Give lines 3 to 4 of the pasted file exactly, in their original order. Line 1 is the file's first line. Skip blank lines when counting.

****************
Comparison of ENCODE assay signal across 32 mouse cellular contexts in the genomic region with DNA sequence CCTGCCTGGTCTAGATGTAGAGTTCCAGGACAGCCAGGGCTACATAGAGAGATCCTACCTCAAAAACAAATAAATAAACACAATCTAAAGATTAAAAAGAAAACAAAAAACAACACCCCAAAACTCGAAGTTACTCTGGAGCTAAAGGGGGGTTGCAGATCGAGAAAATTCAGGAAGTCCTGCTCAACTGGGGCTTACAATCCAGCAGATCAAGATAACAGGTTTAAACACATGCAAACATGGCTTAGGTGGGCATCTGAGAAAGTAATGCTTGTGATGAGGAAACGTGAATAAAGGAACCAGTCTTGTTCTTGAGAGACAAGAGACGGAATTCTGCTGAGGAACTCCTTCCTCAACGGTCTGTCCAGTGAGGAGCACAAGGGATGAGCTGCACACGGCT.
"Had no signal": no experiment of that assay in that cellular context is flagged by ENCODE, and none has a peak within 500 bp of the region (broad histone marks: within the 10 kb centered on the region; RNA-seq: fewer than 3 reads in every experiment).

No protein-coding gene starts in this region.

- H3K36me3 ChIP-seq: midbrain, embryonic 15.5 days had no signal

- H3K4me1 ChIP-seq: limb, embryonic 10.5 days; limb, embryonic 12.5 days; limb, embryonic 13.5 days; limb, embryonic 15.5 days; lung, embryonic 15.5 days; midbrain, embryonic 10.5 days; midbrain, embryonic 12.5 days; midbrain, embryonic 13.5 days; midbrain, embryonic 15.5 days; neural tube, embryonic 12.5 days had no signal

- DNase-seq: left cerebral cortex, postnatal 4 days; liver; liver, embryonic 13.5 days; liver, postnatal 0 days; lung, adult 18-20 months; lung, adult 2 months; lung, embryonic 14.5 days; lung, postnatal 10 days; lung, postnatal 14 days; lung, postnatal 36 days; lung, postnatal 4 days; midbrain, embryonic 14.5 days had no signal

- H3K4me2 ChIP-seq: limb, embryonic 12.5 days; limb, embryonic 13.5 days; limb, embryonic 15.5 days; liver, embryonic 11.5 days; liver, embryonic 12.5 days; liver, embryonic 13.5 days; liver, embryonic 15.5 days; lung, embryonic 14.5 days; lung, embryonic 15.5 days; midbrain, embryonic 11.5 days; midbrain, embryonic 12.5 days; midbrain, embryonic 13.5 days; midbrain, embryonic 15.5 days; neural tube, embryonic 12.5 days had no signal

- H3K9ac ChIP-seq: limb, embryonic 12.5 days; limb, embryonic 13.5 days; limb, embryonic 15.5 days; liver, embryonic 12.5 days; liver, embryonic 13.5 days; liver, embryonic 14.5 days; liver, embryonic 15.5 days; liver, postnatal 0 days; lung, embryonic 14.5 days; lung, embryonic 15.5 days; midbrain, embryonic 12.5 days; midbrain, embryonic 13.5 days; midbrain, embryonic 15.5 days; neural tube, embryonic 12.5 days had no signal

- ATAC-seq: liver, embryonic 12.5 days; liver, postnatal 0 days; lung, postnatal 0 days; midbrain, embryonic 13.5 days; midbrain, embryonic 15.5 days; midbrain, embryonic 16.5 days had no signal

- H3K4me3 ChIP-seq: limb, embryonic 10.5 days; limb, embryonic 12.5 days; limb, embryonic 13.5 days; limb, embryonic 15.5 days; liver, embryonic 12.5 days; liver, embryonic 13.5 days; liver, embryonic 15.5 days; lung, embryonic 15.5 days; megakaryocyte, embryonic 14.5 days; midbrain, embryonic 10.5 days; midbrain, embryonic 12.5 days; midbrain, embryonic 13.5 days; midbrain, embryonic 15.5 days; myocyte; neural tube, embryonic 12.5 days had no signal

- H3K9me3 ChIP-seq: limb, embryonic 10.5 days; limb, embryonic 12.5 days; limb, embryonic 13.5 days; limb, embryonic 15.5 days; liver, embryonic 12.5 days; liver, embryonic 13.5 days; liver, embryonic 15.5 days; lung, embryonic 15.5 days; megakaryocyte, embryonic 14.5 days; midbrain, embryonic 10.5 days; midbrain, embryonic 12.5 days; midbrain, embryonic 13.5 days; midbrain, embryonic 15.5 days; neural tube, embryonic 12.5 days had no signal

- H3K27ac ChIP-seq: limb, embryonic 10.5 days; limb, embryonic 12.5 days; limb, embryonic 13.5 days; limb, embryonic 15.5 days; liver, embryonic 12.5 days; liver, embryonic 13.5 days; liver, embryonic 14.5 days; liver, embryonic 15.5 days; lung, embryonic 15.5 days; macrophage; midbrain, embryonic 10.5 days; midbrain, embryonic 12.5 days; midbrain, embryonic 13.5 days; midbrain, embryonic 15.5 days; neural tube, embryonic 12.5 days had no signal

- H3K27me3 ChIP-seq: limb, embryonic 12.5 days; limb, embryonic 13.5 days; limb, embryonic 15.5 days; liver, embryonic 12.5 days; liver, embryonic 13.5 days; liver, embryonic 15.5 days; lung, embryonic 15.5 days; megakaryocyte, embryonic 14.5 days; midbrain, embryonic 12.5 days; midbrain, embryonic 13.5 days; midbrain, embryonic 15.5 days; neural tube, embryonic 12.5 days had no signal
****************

No protein-coding gene starts in this region.

- H3K36me3 ChIP-seq: midbrain, embryonic 15.5 days had no signal